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Iceland in Winter

Unless you’ve had your head in a snowbank, you probably know that Iceland has become a “hot” destination.

Northern Lights-seekers, outdoor adventurers, and those looking for a different dose of cool have been flocking to this small island nation, home to a population of less than 400,000 hardy souls (two-thirds of whom live in its colorful capital city, Reykjavik).

View of Reykjavik

View of Reykjavik from the roof of the Perlan Museum.


Iceland is also home to 10,000 or so waterfalls and hundreds of fjords, glaciers and volcanoes. The countryside is more than a showcase of stunning sights — its turbulent geothermal features also provide pleasant outdoor soaking opportunities and nearly 100% of the nation’s energy.

Geysir Geyser

The geyser at Geysir, just being pretty.


I was first lured to Iceland last January, when Oysterman and I were looking for an affordable winter vacation. Icelandair offers tremendous deals to a handful of European cities that include a “stopover” in Iceland of up to seven days with no additional charges. A $399 round trip to Paris? Sign us up.

It’s a no-frills deal — you’ll pay $50 extra for a checked bag (we did), and purchase your own food and beverages on the flight. But it was an opportunity for us to fly economically to France with the bonus of discovering Iceland’s captivating combination of extreme nature and cosmopolitan city life.

Oxararfoss Waterfall, Thingvellir Park Iceland

Basalt in nature – Oxararfoss Waterfall, Thingvellir National Park

Harpa Hall, Reykjavik

Basalt in art – Harpa Hall, Reykjavik


On that first trip, we stayed only two nights, and packed as much as we could into our mini-itinerary. Of course, we wanted to try our luck seeing the Northern Lights — best visible from late September to late March — so we booked a bus tour for that and a Golden Circle day trip. The Golden Circle is an easy and rewarding tour from Reykjavik, a 140 mile loop that touches on historical and geological sites, including a soak in an outdoor hot spring, if you like (we liked!).


That tiny taste of Iceland hooked me like a haddock. I knew I wanted to return, and I knew I wanted to go in the winter. I was haunted by the glowing light of a sun that only showed its face for a few hours a day, arcing low across the sky, painting everything golden pink, and twinkling through geyser mists and icy droplets that dangled from branches like Christmas ornaments.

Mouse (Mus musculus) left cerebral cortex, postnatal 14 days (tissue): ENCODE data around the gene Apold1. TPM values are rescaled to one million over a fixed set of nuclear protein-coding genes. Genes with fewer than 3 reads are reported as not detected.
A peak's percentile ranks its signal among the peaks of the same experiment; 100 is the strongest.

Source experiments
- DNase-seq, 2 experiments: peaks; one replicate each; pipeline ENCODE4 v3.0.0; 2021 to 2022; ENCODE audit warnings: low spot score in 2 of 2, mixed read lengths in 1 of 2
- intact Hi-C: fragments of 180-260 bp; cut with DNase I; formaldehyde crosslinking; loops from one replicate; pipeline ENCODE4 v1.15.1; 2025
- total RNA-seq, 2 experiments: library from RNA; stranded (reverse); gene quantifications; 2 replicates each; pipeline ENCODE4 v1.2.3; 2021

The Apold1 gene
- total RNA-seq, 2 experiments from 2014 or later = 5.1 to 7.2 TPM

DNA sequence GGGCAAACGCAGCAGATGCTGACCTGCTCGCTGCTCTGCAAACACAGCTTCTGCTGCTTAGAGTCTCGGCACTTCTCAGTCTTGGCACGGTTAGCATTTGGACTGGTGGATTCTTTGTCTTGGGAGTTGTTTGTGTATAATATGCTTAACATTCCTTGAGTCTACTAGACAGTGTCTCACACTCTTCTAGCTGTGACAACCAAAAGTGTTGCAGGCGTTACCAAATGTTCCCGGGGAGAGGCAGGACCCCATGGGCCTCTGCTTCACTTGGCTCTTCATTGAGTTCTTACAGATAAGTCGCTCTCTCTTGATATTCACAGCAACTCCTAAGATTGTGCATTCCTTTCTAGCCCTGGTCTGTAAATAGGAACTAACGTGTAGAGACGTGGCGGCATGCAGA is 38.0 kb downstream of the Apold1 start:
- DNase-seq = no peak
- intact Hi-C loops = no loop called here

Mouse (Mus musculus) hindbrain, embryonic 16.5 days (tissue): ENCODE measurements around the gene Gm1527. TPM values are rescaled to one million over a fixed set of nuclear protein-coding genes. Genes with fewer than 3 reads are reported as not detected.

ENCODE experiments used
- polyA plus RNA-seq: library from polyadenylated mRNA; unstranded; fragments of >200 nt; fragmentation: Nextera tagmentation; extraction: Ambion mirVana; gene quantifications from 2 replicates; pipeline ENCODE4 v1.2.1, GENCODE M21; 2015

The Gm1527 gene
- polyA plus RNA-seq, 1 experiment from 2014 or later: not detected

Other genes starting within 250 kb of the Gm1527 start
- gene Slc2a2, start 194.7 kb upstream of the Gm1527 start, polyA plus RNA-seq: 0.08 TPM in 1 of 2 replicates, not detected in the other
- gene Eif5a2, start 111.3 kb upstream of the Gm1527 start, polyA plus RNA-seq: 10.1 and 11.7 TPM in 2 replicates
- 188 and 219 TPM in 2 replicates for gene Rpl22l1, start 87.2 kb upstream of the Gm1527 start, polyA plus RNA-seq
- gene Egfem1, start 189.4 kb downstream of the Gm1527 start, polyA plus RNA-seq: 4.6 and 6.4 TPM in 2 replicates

Golden light, Iceland

Oh, that light! Thingvellir National Park.

Sparkling snow on trees

Thingvellir National Park

Sparkling ice drops, Iceland

Last summer, when my bestie Hilary and I were looking for a place to travel together, I knew the combo of Iceland’s breathtaking landscapes and its thriving music scene would make it the perfect destination. November sees the advent of the Iceland Airwaves Music Festival, a four-day gathering of bands and musicians in venues across Reykjavik. We rented a car so we could take advantage of daytime sightseeing opportunities, and burned off our daily gorges of brown bread, hot soup and fish buffets by walking to all the show venues at night.


Yes, Iceland in winter can be frigid, but it gets colder in Chicago and New York, and they don’t have active volcanoes, or Vikings, or bread baked in a geothermal vent. Pack your layers and your appetite and follow a few of these suggestions, and you’ll have a trip worth remembering (and a yearning to return).



Winter in Iceland brings rain, snow and serious wind, and the weather can change dramatically from minute to minute. Be prepared with warm but lightweight base layers, wool sweaters, comfortable waterproof shoes or boots with non-skid soles, and of course, a hat, scarf and gloves. Umbrellas are next to useless in windy rain — go without one! Instead, wear a warm, hooded waterproof coat. It wouldn’t hurt to get a pair of ice cleats, as many sights and even city sidewalks can have a layer of thick, slick ice. And don’t forget a bathing suit and flip-flops for hot springs adventures — you don’t want to be trotting on icy ground in bare feet!

Fontana Hot Springs

Laugarvatn Fontana, part of the Golden Circle.



If you’re considering a trip to Europe and want to give Iceland a try, consider flying Icelandair with a no-charge stopover of up to one week. As I’m publishing this, Icelandair is offering deals from Seattle to Paris for $398, London for $403 and Frankfurt for $448 (while, strangely, it’s $500 to fly direct to Reykjavik). Through Icelandair, you can plan vacation packages, book tours or arrange your airport transfers or car rentals.


There are advantages to both, but if you’re going to visit in the winter and decide to rent a car, you should be comfortable driving on icy roads and also at night, as daylight hours are short. There are numerous major and independent car rental companies at Keflavik airport. We were very happy with Lagoon Car Rental — affordable prices and great customer service. Be aware that gas is expensive — around $7/gallon, so factor that into your travel budget.

Snowstorm, Iceland Highway